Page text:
I travel frequently, and being gluten-free will be very difficult, but not impossible... but what if I'm doing it for nothing? How do you handle explaining to people in your life your diet restrictions without a positive diagnostic result? Thanks in advance for your input! -Kathryn

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Doctors are notorious for misdiagnosing. If going gluten-free has given you relief, it would seem you are at least gluten intolerant. All of your symptoms certainly match.

What does the rash on your hands look like? Does it itch or does it hurt? I ask because although I don't have DH, which IS a celiac diagnosis, I do have palmoplantar pustular psoriasis. PPP only shows up on the hands and feet, looks like white head pimples which then turn into red spots, which then cracks and peels. Although it will itch mildly from time to time, mostly it just hurts.

DH gives you clear blisters and although it hurts from time to time, mostly it itches worse than any itch you've ever known. (I believe it has been called the "suicide rash".)

I would ask the doctor to hold off on further testing (but that's just me) and see if the gluten-free diet brings on more improvement.

And read as much as you can on this forum. This is by far the very best place to get information and support.

Hope you're feeling better soon.

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Hi and welcome. When celiac is ruled out, a LOT of people self-diagnose with non-celiac gluten intolerance. As you are learning, you can get very ill from gluten and still have negative celiac tests. Yes NCGI can cause fat malabsorption from the intestinal inflammation. I wouldn't be surprised if it could cause elevated eosinophils.

You have to stay firm and believe in the health improvement you are getting on the diet. Listen to your body, not the naysayers. As to explaining to people in your life, I say I can't eat gluten and leave it at that. If they press uncomfortably, I say I'm not comfortable talking about my health and change the subject. (Interestingly, I've learned most people pressing for details actually suspect gluten problems themselves.) With family my mom is NCGI and my sister-in-law is just super-cool and feeds me how I need, so happily there's no issues.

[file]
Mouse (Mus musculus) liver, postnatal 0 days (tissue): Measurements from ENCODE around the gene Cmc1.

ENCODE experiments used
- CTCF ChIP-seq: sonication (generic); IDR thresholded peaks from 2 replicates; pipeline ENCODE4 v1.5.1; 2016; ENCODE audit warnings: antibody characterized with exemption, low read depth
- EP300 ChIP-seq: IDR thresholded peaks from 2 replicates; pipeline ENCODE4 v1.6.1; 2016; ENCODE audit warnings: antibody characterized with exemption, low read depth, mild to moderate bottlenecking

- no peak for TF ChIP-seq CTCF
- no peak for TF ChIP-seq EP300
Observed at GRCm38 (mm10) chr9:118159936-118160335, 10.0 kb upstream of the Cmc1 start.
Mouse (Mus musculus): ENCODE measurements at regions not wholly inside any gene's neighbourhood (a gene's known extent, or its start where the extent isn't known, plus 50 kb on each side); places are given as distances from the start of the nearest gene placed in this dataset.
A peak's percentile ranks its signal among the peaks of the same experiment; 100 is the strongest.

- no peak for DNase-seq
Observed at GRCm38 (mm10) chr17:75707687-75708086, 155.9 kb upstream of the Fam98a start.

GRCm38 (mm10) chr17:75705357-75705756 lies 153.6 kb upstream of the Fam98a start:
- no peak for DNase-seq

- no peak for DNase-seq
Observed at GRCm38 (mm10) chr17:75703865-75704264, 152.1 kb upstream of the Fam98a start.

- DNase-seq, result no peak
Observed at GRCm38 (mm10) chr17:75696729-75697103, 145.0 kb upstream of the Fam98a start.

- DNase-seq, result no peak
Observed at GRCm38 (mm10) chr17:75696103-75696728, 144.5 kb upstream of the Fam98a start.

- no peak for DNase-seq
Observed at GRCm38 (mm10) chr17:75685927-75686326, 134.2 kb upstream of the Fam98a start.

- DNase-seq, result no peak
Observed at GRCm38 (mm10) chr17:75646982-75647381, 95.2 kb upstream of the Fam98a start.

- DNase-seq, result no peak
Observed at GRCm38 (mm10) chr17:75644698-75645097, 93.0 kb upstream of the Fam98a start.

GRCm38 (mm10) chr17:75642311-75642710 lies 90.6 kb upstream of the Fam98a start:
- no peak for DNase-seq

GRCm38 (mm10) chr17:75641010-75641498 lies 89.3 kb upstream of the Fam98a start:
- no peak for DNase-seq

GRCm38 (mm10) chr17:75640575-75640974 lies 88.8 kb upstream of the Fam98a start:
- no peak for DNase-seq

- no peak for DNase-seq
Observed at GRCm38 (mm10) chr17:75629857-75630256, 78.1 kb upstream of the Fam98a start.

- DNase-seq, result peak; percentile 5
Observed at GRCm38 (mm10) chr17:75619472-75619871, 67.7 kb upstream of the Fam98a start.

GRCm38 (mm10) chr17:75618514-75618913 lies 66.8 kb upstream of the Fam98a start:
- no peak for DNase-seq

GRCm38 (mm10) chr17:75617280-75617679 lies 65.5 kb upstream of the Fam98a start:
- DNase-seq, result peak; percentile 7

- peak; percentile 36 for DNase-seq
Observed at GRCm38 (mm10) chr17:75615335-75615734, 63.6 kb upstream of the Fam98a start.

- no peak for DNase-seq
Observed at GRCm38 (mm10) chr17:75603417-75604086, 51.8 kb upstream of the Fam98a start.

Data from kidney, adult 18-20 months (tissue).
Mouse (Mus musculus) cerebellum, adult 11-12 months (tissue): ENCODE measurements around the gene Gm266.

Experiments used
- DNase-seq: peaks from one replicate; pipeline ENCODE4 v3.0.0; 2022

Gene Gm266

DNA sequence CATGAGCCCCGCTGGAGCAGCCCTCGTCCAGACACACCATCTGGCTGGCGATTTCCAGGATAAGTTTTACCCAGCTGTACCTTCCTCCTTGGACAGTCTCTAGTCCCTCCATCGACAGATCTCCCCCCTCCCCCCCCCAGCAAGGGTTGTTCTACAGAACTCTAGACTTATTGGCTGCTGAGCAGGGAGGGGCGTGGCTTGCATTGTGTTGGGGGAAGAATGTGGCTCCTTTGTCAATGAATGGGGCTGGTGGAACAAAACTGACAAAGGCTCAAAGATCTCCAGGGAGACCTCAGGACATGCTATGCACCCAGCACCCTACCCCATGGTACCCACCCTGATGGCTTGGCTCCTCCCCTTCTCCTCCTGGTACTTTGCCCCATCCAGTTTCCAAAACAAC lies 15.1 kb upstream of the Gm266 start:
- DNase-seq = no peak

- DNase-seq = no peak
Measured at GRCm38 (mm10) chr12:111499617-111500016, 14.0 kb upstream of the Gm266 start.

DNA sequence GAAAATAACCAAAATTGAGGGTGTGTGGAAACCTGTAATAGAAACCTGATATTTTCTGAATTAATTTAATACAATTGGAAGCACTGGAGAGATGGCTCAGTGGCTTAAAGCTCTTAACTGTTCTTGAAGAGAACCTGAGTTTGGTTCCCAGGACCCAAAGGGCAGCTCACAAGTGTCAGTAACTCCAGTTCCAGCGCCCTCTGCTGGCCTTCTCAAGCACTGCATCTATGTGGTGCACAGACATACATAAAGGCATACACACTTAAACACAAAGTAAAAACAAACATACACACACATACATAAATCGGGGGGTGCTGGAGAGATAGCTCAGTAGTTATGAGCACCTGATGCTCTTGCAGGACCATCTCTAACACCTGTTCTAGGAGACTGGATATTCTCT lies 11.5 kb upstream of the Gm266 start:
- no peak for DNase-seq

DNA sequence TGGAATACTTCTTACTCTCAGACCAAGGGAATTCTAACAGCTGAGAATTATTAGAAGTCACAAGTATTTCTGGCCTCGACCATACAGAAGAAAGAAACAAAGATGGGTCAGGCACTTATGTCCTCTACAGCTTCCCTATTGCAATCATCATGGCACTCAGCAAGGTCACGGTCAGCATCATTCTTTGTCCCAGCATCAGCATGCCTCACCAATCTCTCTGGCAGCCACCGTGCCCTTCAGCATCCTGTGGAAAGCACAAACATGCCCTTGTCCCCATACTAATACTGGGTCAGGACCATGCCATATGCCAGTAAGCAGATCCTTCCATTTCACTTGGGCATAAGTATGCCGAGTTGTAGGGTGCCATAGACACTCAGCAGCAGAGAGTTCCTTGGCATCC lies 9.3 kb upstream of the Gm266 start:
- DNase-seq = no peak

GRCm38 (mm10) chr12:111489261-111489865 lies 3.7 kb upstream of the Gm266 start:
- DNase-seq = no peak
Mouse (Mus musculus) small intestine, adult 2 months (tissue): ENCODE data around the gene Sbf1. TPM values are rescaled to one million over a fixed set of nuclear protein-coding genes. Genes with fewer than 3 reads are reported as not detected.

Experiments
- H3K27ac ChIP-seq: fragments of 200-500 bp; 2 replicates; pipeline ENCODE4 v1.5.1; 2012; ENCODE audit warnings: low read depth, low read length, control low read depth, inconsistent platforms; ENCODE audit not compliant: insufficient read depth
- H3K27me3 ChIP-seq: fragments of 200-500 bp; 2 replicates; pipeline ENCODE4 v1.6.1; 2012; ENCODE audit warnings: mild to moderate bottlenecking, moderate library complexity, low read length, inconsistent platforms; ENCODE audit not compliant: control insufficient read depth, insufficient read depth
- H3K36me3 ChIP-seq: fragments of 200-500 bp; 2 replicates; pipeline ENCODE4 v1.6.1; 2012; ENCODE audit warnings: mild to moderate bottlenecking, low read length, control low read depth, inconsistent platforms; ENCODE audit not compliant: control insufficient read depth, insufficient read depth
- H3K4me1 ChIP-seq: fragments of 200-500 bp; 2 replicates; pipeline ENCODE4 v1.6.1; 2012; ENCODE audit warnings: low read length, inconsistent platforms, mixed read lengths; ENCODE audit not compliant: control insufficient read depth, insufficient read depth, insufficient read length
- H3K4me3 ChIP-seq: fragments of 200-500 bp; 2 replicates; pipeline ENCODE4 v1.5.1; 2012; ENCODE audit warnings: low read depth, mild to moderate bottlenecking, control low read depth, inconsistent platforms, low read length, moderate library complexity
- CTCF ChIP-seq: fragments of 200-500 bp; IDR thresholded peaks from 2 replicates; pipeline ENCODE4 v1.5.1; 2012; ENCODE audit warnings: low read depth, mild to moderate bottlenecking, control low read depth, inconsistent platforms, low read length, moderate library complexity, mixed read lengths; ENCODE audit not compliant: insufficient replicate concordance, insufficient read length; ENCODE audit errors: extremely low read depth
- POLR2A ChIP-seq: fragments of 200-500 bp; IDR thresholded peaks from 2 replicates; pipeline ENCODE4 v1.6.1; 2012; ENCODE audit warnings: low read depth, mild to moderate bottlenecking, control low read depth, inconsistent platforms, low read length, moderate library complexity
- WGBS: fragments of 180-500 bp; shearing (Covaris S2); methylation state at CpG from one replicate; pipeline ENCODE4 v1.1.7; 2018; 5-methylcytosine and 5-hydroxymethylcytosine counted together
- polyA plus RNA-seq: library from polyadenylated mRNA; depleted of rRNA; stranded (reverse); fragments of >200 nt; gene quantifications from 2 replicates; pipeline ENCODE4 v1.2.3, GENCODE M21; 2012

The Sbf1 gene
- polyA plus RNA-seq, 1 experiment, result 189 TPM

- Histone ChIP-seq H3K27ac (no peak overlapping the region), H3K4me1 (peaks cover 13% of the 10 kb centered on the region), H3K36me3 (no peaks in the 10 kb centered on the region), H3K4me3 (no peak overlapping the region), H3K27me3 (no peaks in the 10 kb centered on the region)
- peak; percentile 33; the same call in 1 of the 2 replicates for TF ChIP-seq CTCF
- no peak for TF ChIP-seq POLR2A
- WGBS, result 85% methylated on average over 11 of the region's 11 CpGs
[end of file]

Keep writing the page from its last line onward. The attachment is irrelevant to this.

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Oh my goodness! Thank you for replying so quickly! The rash on my hands begins with a maddening itch and tiny raised blister-y bumps, then into larger blisters (with no oozing or pus) which then cracks and peels after about 2 weeks. The whole area looks red and miserable, but the initial bumps are not red. No rash since gluten-free, but before I would get it once every few months.

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Hello! I would be so grateful if I could get your advice. I am a 33 year old female, 5'6 125 lb, and three months ago I began having severe, debilitating abdominal pain, that did not seem to be directly related to foods like dairy, eggs, spice, alcohol, etc. The pain was so bad I had to to go to the ER once after fainting. One of the initial tests, was a blood test for celiac, but only one test, not the full panel. Negative.

I went gluten free anyway, because I had notice how poorly my body reacted to grains (bloating, diarrhea, fatigue). Subsequent tests were cat scan, ultra sound, 72 hour fecal fat test, liver and kidney panel, gall bladder panel, upper scope and Celiac biopsy (had been gluten-free for 3 weeks by then), and blood tests for bacteria, eosinophils, and parasites. Yeesh!